``` python
ps.stencil.plot(stencil_27pt, data=[i for i in range(27)], slice=True)
```
 
%% Output
 
 
%% Cell type:markdown id: tags:
 
## 2) Scalar fields
 
*pystencils* also comes with helper functions to plot simulation data.
The plotting functions are simple but useful wrappers around basic Matplotlib functionality.
*pystencils* imports all matplotlib functions as well, such that one can use
 
```import pystencils.plot as plt```
 
instead of
 
```import matplotlib.pyplot as plt```
 
The session import at the top of the notebook does this already, and also sets up inline plotting for notebooks.
 
This section demonstrates how to plot 2D scalar fields. Internally `imshow` from matplotlib is used, however the coordinate system is changed such that (0,0) is in the lower left corner, the $x$-axis points to the right, and the $y$-axis upward.
 
The next function returns a scalar field for demonstration
 
%% Cell type:code id: tags:
 
``` python
def example_scalar_field(t=0):
x, y = np.meshgrid(np.linspace(0, 2 * np.pi, 100), np.linspace(0, 2 * np.pi, 100))
z = np.cos(x + 0.1 * t) * np.sin(y + 0.1 * t) + 0.1 * x * y
return z
```
 
%% Cell type:markdown id: tags:
 
To show a single scalar field use `plt.scalar_field`:
 
%% Cell type:code id: tags:
 
``` python
arr = example_scalar_field()
plt.scalar_field(arr)
plt.colorbar();
```
 
%% Output
 
 
%% Cell type:markdown id: tags:
 
A similar wrapper around `counter` from matplotlib
 
%% Cell type:code id: tags:
 
``` python
plt.scalar_field_contour(arr);
```
 
%% Output
 
 
%% Cell type:markdown id: tags:
 
A 3D surface plot is also possible:
 
%% Cell type:code id: tags:
 
``` python
plt.scalar_field_surface(arr)
```
 
%% Output
 
<mpl_toolkits.mplot3d.art3d.Poly3DCollection at 0x7f38908f9828>
 
 
%% Cell type:markdown id: tags:
 
For simulation results one often needs visualization of time dependent results. To show an evolving scalar field an animation can be created as shown in the next cell
 
%% Cell type:code id: tags:
 
``` python
t = 0
def run_func():
global t
t += 1
return example_scalar_field(t)
```
 
%% Cell type:code id: tags:
 
``` python
if shutil.which("ffmpeg") is not None:
plt.figure()
animation = plt.scalar_field_animation(run_func, frames=60)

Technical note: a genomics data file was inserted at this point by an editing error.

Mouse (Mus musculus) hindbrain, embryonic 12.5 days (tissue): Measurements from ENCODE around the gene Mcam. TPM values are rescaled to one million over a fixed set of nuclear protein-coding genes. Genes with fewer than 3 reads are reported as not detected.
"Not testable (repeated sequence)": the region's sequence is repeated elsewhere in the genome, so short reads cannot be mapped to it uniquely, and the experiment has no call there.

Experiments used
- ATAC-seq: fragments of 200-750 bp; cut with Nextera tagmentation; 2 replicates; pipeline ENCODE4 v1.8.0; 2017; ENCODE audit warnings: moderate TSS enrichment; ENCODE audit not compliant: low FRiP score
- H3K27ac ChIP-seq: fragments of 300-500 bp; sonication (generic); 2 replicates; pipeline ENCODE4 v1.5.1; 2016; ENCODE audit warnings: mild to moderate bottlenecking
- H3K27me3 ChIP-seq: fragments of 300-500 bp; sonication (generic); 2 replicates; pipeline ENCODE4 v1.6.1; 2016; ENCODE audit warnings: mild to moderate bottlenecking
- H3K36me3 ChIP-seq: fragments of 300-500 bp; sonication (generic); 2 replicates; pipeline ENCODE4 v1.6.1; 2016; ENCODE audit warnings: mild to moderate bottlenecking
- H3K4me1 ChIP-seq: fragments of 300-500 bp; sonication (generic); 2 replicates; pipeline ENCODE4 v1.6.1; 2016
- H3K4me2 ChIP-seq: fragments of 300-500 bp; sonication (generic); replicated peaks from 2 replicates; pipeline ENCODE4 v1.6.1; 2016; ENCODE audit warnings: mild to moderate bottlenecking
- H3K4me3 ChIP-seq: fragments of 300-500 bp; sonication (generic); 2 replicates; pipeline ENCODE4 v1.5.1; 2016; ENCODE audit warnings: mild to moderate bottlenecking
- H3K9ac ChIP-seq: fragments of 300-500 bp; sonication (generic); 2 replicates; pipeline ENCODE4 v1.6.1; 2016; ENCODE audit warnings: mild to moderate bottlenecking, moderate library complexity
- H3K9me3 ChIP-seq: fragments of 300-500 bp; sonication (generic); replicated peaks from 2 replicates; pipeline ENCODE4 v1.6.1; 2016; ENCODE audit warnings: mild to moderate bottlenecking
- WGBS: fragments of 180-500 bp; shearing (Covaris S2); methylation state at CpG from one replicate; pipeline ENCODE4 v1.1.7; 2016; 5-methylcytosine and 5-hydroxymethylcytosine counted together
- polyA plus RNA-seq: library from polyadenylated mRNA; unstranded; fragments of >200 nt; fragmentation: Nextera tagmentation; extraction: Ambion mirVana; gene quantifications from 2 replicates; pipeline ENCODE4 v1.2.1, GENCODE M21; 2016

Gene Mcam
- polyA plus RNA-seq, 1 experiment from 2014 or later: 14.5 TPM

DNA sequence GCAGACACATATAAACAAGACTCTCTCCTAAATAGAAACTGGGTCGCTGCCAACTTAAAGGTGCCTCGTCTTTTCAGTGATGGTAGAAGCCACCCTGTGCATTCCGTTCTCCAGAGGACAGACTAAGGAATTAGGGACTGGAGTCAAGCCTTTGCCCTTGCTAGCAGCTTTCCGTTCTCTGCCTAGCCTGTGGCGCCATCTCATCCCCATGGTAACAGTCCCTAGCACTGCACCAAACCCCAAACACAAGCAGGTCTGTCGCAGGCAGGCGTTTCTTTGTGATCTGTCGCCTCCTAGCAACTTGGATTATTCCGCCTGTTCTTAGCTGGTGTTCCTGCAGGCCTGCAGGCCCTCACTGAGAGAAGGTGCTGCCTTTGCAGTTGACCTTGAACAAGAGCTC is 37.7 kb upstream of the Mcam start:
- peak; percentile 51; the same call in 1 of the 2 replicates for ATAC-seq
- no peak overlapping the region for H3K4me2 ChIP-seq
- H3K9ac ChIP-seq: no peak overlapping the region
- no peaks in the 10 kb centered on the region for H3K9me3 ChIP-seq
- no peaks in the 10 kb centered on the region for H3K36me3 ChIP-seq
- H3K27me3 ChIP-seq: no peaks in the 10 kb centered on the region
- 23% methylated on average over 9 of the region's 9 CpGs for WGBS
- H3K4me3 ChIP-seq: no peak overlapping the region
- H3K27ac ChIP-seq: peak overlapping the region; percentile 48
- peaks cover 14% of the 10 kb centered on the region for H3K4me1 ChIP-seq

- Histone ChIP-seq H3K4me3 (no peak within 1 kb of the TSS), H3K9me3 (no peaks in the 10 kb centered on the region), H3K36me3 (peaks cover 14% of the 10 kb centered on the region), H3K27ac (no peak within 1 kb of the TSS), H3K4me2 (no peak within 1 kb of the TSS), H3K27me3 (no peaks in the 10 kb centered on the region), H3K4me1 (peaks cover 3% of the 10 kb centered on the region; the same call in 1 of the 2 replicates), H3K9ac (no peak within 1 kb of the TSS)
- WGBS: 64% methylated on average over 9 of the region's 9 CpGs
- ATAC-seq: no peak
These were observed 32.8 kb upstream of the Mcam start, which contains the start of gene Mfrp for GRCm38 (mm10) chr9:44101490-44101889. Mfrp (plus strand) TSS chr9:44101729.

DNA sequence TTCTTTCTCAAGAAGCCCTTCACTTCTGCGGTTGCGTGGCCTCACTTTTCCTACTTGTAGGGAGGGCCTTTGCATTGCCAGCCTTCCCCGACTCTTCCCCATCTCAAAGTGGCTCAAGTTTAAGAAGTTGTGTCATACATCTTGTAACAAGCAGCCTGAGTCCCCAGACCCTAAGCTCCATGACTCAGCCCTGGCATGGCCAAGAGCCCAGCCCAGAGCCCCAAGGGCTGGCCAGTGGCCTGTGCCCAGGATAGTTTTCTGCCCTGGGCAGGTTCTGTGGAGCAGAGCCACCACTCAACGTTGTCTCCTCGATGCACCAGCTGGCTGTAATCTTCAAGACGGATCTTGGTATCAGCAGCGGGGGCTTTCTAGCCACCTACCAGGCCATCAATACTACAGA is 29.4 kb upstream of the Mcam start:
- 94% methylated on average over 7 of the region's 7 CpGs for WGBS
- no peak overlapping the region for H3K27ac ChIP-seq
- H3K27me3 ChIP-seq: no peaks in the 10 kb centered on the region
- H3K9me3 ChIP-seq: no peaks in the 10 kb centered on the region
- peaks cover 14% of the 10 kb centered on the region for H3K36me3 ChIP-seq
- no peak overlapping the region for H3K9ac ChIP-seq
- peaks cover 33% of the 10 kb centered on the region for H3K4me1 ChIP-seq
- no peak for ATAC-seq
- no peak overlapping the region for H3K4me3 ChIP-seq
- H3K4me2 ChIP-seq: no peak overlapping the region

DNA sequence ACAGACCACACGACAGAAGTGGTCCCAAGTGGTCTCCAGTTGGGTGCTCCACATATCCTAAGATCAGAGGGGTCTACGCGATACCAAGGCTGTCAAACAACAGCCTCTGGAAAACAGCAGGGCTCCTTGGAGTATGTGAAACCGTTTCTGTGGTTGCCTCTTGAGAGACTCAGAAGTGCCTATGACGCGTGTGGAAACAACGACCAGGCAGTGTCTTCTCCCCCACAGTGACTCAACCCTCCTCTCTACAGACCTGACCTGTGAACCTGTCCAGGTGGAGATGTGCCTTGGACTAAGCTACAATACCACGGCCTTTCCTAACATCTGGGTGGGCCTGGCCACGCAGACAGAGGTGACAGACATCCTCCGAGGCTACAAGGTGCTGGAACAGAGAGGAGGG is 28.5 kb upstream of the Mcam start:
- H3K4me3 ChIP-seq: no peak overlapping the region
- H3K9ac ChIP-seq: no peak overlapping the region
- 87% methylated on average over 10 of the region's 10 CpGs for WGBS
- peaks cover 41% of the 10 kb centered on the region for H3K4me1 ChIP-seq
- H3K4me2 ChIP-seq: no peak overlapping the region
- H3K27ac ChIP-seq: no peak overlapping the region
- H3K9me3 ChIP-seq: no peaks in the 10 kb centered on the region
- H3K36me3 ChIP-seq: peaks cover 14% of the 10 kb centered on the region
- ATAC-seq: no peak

ps.jupyter.display_as_html_video(animation)
else:
print("No ffmpeg installed")
```
 
%% Output
 
<IPython.core.display.HTML object>
 
%% Cell type:markdown id: tags:
 
Another way to display animations is as an image sequence. While the `run_func` i.e. the simulation is running the current state is then displayed as HTML image. Use this method when your `run_func` takes a long time and you want to see the status while the simulation runs. The `frames` parameter specifies how often the run function will be called.
 
%% Cell type:code id: tags:
 
``` python
plt.figure()
animation = plt.scalar_field_animation(run_func, frames=30)
ps.jupyter.display_as_html_image(animation)
```
 
%% Output
 
 
%% Cell type:markdown id: tags:
 
For surface plots there is also an animated version:
 
%% Cell type:code id: tags:
 
``` python
if shutil.which("ffmpeg") is not None:
animation = plt.surface_plot_animation(run_func, frames=60)
ps.jupyter.display_as_html_video(animation)
else:
print("No ffmpeg installed")
```
 
%% Output
 
<IPython.core.display.HTML object>
 
%% Cell type:markdown id: tags:
 
## 3) Vector Fields
 
*pystencils* provides another set of plotting functions for vector fields, e.g. velocity fields.
They have three index dimensions, where the last coordinate has to have 2 entries, representing the $x$ and $y$ component of the vector.
 
%% Cell type:code id: tags:
 
``` python
def example_vector_field(t=0, shape=(40, 40)):
result = np.empty(shape + (2,))
x, y = np.meshgrid(np.linspace(0, 2 * np.pi, shape[0]), np.linspace(0, 2 * np.pi, shape[1]))
result[..., 0] = np.cos(x + 0.1 * t) * np.sin(y + 0.1 * t) + 0.01 * x * y
result[..., 1] = np.cos(0.001 * y)
return result
```
 
%% Cell type:markdown id: tags:
 
Vector fields can either be plotted using quivers (arrows)
 
%% Cell type:code id: tags:
 
``` python
plt.figure()
data = example_vector_field()
plt.vector_field(data, step=1);
```
 
%% Output